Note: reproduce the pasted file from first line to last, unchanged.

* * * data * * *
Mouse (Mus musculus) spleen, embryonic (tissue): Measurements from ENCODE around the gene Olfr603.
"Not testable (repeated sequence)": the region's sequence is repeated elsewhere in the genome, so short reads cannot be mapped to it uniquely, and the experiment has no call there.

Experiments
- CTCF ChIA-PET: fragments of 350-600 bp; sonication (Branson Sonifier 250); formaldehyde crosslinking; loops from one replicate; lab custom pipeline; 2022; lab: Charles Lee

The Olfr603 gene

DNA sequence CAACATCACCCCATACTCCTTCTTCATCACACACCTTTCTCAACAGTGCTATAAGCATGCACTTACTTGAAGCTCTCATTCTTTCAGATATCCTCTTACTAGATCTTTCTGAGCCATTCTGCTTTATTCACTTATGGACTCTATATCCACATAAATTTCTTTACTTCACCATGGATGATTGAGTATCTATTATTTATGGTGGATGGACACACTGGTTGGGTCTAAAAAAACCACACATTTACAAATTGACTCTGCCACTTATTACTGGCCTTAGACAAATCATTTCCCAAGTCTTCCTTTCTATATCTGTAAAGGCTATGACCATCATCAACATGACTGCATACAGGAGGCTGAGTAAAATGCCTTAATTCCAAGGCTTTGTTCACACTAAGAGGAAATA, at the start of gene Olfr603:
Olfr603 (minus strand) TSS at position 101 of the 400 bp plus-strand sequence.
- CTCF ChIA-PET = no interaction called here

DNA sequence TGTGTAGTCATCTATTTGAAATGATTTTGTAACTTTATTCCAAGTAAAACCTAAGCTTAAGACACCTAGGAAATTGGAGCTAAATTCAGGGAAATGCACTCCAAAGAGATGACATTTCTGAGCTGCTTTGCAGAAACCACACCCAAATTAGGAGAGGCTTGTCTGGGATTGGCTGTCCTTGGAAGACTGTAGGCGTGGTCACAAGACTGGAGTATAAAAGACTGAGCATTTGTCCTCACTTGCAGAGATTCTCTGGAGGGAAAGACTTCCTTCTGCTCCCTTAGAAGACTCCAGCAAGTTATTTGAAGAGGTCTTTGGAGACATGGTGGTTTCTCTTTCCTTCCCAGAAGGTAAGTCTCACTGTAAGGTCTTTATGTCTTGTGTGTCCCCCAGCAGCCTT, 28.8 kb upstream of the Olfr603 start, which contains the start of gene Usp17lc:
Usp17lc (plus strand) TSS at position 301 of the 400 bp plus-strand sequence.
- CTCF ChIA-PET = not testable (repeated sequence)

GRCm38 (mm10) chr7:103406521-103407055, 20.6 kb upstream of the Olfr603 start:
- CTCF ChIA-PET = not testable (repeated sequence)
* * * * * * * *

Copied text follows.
Mouse (Mus musculus) spleen, embryonic (tissue): Measurements from ENCODE around the gene Olfr603.
"Not testable (repeated sequence)": the region's sequence is repeated elsewhere in the genome, so short reads cannot be mapped to it uniquely, and the experiment has no call there.

Experiments
- CTCF ChIA-PET: fragments of 350-600 bp; sonication (Branson Sonifier 250); formaldehyde crosslinking; loops from one replicate; lab custom pipeline; 2022; lab: Charles Lee

The Olfr603 gene

DNA sequence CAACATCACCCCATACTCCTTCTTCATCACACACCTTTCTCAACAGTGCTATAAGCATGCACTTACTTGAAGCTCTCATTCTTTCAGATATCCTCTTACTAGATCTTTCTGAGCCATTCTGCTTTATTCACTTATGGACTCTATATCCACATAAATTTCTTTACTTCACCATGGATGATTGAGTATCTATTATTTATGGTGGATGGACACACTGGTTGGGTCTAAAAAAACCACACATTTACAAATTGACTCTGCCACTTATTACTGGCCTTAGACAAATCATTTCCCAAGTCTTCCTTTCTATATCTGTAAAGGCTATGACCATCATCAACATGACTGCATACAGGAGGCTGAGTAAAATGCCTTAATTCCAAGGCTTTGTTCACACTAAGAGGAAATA, at the start of gene Olfr603:
Olfr603 (minus strand) TSS at position 101 of the 400 bp plus-strand sequence.
- CTCF ChIA-PET = no interaction called here

DNA sequence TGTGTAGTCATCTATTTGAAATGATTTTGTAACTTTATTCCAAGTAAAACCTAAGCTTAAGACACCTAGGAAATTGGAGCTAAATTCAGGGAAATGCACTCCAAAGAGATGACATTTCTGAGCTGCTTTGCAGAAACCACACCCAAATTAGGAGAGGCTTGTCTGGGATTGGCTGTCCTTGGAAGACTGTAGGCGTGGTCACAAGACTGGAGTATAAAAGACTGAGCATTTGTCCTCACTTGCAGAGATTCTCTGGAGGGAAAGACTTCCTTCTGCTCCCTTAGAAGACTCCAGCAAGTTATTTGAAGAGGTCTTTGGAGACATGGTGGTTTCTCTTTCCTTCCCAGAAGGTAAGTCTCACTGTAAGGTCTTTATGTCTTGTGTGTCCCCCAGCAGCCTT, 28.8 kb upstream of the Olfr603 start, which contains the start of gene Usp17lc:
Usp17lc (plus strand) TSS at position 301 of the 400 bp plus-strand sequence.
- CTCF ChIA-PET = not testable (repeated sequence)

GRCm38 (mm10) chr7:103406521-103407055, 20.6 kb upstream of the Olfr603 start:
- CTCF ChIA-PET = not testable (repeated sequence)